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Holiday Safety Tips

The holiday season is a joyful and merry time with friends and two- and four-legged family members.  The following holiday safety tips will help make the holidays safe for your furry family members and enjoyable for all. 

Christmas Trees
Make sure your tree is secure and can’t be tipped over by playful or curious pets. Placing it in an off-limits room or gating it off is helpful.  Make sure ornaments that could be mistaken for chew toys, fragile ornaments, and those with sentimental value are hung close to the top of the tree so they’re not tempting. Christmas tree water additives can be potentially hazardous to your pets. Some contain antifreeze, and the old wives tales about adding aspirin or sugar to your tree water to keep your tree fresh are not only false but they can cause serious harm to your pet.
 

Decoration
Holly, mistletoe, poinsettias, and some lilies are poisonous.  They should be kept in areas where your pet can’t get to them at all.  If you think your pet has ingested any amount of these plants—call your veterinarian for immediate help. Candles and exposed wires may be attractive to your pet as items to play with.  Make sure they are hidden or kept in pet friendly areas. Tinsel and strings are fun for cats to play with but they are also very dangerous. If ingested they can get tangled up in the intestines and cause blockages.

Food
Eating and treats are part of the holidays. While it’s OK for your pet to safely join in the edible festivities—make sure they don’t ingest certain toxic foods.  Chocolate and candies can contain harmful chemicals that are toxic to pets. Avoid turkey and chickens bones for your pets as they are small and sharp and can cause harm while being eaten and also once they are in the intestines. High fat and spicy foods can cause intestinal discomfort, bloating, diarrhea, vomiting, and, in some cases, pancreatitis.

If you want to give your pet a special holiday treat offer them plain green beans and carrots, turkey or chicken with no seasoning, or other bland foods. Make sure to limit the amount and ensure they don’t overeat.  If your pet has free access to the house when you’re away—be sure to take out the trash or lock it away removing any temptation.

Enjoy the holidays with your beloved pets in a safe and pet-friendly way. 

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The Importance of Post-Surgical Care & Recovery

Post-surgical care and recovery are as important as the surgical procedure itself. After your pet’s procedure you will receive post-operative care instructions regarding:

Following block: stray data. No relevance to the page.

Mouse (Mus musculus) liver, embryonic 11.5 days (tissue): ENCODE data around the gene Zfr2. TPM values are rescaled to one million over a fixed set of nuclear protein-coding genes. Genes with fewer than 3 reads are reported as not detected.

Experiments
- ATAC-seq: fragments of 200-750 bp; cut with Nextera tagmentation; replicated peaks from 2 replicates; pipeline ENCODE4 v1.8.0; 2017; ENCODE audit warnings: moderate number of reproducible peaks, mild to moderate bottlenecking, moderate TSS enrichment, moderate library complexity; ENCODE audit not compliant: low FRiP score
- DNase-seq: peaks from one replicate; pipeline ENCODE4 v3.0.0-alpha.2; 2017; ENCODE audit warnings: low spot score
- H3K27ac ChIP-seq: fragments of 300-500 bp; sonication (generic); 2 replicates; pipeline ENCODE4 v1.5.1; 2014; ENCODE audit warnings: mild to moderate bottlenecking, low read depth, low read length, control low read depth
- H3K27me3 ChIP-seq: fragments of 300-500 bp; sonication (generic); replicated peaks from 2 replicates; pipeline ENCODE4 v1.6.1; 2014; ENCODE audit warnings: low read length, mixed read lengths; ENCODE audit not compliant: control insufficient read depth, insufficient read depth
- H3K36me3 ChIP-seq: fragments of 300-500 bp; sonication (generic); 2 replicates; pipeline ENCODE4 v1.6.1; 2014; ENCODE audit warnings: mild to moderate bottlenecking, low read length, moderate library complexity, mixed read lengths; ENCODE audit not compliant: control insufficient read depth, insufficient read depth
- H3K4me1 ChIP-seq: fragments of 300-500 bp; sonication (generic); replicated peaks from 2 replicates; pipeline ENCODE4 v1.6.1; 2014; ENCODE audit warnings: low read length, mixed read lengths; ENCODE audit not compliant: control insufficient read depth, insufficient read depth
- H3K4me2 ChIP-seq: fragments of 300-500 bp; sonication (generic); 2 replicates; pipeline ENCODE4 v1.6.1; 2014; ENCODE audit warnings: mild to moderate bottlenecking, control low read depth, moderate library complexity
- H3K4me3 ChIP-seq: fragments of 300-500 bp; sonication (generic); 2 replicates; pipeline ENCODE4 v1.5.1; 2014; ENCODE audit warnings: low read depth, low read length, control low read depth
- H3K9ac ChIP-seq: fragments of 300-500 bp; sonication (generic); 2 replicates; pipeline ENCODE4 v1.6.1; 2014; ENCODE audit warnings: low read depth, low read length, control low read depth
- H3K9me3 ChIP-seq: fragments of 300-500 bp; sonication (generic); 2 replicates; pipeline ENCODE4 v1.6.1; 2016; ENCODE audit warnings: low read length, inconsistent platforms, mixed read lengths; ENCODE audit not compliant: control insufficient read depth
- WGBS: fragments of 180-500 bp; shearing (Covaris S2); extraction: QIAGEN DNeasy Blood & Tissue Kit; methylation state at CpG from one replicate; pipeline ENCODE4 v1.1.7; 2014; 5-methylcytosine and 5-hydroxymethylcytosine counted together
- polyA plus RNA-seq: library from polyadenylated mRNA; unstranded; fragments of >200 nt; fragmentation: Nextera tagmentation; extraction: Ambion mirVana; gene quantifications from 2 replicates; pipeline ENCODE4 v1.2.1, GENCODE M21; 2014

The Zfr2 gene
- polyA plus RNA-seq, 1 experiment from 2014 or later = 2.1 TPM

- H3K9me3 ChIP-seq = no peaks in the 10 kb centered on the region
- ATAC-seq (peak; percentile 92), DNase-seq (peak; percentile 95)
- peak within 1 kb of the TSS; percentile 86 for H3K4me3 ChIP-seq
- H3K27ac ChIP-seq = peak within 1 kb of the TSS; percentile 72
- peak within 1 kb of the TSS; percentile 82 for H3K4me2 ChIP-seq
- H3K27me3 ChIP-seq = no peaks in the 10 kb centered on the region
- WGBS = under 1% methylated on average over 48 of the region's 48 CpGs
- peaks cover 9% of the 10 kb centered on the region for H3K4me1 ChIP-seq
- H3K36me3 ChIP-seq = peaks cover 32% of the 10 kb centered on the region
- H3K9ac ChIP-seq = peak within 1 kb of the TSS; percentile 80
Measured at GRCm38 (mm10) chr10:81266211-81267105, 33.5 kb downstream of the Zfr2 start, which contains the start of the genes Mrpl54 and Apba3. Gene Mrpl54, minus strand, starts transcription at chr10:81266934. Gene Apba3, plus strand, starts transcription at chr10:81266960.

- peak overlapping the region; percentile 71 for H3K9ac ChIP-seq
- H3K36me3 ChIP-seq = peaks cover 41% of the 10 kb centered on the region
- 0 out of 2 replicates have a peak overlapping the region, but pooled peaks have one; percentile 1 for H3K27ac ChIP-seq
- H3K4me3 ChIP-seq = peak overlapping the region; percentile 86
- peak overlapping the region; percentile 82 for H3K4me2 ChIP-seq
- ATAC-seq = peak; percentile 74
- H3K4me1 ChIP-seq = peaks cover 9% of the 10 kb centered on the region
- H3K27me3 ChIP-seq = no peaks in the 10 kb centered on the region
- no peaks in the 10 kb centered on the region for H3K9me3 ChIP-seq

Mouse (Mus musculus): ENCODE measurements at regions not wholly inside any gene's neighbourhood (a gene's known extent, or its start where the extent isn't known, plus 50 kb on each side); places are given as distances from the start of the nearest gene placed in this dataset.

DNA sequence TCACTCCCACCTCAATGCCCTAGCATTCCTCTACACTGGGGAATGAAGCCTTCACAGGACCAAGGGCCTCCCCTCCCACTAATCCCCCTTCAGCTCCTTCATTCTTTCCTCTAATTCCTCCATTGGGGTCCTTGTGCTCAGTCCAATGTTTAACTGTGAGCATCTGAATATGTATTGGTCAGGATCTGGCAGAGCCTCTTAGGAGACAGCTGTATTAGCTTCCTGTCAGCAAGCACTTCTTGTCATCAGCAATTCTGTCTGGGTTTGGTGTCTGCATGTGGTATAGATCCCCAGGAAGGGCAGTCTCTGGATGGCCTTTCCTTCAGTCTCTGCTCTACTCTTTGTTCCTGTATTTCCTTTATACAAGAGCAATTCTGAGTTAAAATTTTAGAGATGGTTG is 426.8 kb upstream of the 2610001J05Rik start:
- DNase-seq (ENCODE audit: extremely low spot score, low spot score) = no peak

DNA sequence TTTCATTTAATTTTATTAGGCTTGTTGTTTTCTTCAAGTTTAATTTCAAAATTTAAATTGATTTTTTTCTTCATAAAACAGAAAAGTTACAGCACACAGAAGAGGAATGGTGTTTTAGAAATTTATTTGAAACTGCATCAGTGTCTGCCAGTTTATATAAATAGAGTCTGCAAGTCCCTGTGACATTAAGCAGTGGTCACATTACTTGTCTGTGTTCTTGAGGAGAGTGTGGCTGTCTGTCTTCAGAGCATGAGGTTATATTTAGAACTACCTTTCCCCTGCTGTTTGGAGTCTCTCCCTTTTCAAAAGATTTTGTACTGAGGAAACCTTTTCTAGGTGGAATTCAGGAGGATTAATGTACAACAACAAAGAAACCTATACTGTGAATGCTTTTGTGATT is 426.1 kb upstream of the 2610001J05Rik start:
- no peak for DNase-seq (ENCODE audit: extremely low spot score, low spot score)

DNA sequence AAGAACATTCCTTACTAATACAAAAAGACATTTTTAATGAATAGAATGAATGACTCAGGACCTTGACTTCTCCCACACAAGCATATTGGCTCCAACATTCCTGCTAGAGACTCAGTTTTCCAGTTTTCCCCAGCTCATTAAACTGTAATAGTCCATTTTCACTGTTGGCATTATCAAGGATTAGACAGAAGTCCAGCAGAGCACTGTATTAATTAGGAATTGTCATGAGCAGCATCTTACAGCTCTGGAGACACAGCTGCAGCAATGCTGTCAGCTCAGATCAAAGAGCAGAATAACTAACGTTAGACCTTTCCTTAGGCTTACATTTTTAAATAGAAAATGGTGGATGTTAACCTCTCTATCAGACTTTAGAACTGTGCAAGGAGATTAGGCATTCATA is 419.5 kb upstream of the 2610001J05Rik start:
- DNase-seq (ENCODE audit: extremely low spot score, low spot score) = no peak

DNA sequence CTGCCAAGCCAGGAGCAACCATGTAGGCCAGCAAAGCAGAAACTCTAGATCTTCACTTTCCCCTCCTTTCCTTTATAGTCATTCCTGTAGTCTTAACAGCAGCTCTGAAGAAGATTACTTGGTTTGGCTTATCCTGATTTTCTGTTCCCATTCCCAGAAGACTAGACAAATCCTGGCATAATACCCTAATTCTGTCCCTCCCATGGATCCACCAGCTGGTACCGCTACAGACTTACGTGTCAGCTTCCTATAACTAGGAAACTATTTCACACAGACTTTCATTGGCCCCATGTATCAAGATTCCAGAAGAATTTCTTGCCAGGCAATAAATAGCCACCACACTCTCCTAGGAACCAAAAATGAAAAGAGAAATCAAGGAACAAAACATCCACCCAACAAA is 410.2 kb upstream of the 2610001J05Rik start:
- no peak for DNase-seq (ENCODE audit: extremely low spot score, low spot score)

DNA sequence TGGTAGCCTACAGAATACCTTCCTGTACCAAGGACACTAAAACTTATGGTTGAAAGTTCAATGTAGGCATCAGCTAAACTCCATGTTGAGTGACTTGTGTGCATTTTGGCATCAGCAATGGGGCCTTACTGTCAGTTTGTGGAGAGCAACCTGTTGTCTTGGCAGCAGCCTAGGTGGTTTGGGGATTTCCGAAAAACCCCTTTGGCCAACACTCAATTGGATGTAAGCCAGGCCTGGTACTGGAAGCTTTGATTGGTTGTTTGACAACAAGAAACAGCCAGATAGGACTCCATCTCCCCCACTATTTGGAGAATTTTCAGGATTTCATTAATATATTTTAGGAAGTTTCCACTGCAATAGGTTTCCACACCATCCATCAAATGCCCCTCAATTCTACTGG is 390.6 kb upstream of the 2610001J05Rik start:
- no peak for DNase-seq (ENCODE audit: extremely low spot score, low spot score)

• Exercise Restraints
  • Food and Water Intake
  • Incision/Wound/Bandage Care
  • Medication Instructions
  • Recheck Appointments
  • Physical Therapy
Exercise Restraints
It’s important to remember that although your pet may seem to return to normal shortly after surgery they are not finished healing. We cannot see the healing that is taking place inside which is why most of these restraints are in place. Complying with your pet’s restraint directions allows their body to heal more quickly and ensures a shorter recovery time.
Food and Water Intake
Some surgeries involve food cut backs due to decreased activity levels. If activity decreases—calories should decrease too. Other surgeries, such as intestinal ones, require special diets, reduced amounts, or no food at all.
Incision/Wound/Bandage Care
Caring for the incision is important for many reasons. Allowing your pet to lick or chew at their incision can result in opening the surgical site back up or introducing bacteria that can cause infection. Bandage care is important because you cannot see underneath the bandage. If the bandage gets wet, damaged, or slips it can cause infection, skin disease, skin sloughing, or even death of the limb.
Medication Instructions
Discharge instructions will provide you with a list of your pet’s medications, how often to give them, and the corresponding doses. It is very important to give antibiotics until they are gone. This will help reduce possible infections and promote healthy healing. Pain medicine allows your pet to heal with less discomfort. Limping, lethargy, not eating or drinking, and crying out are some signs of pain—all of which can be avoided by giving their pain medicine on time and until gone.
Recheck Appointments
Different surgeries have different reasons for rechecks that shouldn’t be taken lightly. Rechecks allow the doctor to monitor recovery and allow for more activity or the freedom to do whatever your pet wants to do again.
Physical Therapy
Physical therapy, when needed, is very beneficial. Proper physical therapy can encourage movement, muscle growth, blood flow, healing, and more. Not adhering to regular physical therapy sessions can delay healing, cause damage, or result in lack or misuse of the affected area.
Following your pet’s post-surgical directions is important to ensuring the success of their surgery and providing your pet with a comfortable recovery.
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Tips to Keep Pets Safe When You Have Guests